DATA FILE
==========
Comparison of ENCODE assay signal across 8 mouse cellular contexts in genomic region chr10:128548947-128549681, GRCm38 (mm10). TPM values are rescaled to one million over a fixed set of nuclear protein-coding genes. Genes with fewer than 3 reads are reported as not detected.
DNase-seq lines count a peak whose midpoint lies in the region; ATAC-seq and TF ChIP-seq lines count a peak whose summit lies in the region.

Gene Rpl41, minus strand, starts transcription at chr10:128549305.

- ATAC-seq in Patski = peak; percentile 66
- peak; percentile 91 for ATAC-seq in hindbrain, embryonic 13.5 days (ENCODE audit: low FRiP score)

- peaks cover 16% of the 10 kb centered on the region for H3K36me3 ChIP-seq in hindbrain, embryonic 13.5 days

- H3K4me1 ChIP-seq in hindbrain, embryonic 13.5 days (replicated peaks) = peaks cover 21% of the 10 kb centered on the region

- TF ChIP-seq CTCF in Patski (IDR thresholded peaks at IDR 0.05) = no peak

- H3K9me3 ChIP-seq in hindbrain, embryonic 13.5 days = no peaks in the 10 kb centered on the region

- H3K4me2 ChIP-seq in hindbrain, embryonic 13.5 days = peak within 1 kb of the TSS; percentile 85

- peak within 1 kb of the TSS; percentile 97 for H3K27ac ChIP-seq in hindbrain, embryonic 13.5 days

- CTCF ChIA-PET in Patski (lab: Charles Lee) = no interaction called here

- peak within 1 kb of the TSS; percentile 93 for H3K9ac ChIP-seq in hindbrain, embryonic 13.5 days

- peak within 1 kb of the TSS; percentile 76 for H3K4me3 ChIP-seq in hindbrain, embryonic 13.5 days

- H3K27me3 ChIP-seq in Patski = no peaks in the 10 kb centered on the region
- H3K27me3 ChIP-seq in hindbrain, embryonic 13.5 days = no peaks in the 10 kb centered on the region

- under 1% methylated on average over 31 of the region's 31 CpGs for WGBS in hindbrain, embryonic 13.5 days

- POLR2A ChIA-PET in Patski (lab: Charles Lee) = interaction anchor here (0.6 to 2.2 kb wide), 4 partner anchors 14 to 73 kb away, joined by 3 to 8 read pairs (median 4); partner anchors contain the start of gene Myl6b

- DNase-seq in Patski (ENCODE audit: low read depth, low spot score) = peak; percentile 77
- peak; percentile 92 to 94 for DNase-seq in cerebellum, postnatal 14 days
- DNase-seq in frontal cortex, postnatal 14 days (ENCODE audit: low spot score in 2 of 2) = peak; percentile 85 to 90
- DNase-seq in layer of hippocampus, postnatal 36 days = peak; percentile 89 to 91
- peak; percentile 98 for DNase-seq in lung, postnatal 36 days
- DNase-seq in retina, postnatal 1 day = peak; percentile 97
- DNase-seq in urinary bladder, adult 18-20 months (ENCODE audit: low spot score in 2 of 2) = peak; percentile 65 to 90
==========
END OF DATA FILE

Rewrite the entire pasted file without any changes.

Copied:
Comparison of ENCODE assay signal across 8 mouse cellular contexts in genomic region chr10:128548947-128549681, GRCm38 (mm10). TPM values are rescaled to one million over a fixed set of nuclear protein-coding genes. Genes with fewer than 3 reads are reported as not detected.
DNase-seq lines count a peak whose midpoint lies in the region; ATAC-seq and TF ChIP-seq lines count a peak whose summit lies in the region.

Gene Rpl41, minus strand, starts transcription at chr10:128549305.

- ATAC-seq in Patski = peak; percentile 66
- peak; percentile 91 for ATAC-seq in hindbrain, embryonic 13.5 days (ENCODE audit: low FRiP score)

- peaks cover 16% of the 10 kb centered on the region for H3K36me3 ChIP-seq in hindbrain, embryonic 13.5 days

- H3K4me1 ChIP-seq in hindbrain, embryonic 13.5 days (replicated peaks) = peaks cover 21% of the 10 kb centered on the region

- TF ChIP-seq CTCF in Patski (IDR thresholded peaks at IDR 0.05) = no peak

- H3K9me3 ChIP-seq in hindbrain, embryonic 13.5 days = no peaks in the 10 kb centered on the region

- H3K4me2 ChIP-seq in hindbrain, embryonic 13.5 days = peak within 1 kb of the TSS; percentile 85

- peak within 1 kb of the TSS; percentile 97 for H3K27ac ChIP-seq in hindbrain, embryonic 13.5 days

- CTCF ChIA-PET in Patski (lab: Charles Lee) = no interaction called here

- peak within 1 kb of the TSS; percentile 93 for H3K9ac ChIP-seq in hindbrain, embryonic 13.5 days

- peak within 1 kb of the TSS; percentile 76 for H3K4me3 ChIP-seq in hindbrain, embryonic 13.5 days

- H3K27me3 ChIP-seq in Patski = no peaks in the 10 kb centered on the region
- H3K27me3 ChIP-seq in hindbrain, embryonic 13.5 days = no peaks in the 10 kb centered on the region

- under 1% methylated on average over 31 of the region's 31 CpGs for WGBS in hindbrain, embryonic 13.5 days

- POLR2A ChIA-PET in Patski (lab: Charles Lee) = interaction anchor here (0.6 to 2.2 kb wide), 4 partner anchors 14 to 73 kb away, joined by 3 to 8 read pairs (median 4); partner anchors contain the start of gene Myl6b

- DNase-seq in Patski (ENCODE audit: low read depth, low spot score) = peak; percentile 77
- peak; percentile 92 to 94 for DNase-seq in cerebellum, postnatal 14 days
- DNase-seq in frontal cortex, postnatal 14 days (ENCODE audit: low spot score in 2 of 2) = peak; percentile 85 to 90
- DNase-seq in layer of hippocampus, postnatal 36 days = peak; percentile 89 to 91
- peak; percentile 98 for DNase-seq in lung, postnatal 36 days
- DNase-seq in retina, postnatal 1 day = peak; percentile 97
- DNase-seq in urinary bladder, adult 18-20 months (ENCODE audit: low spot score in 2 of 2) = peak; percentile 65 to 90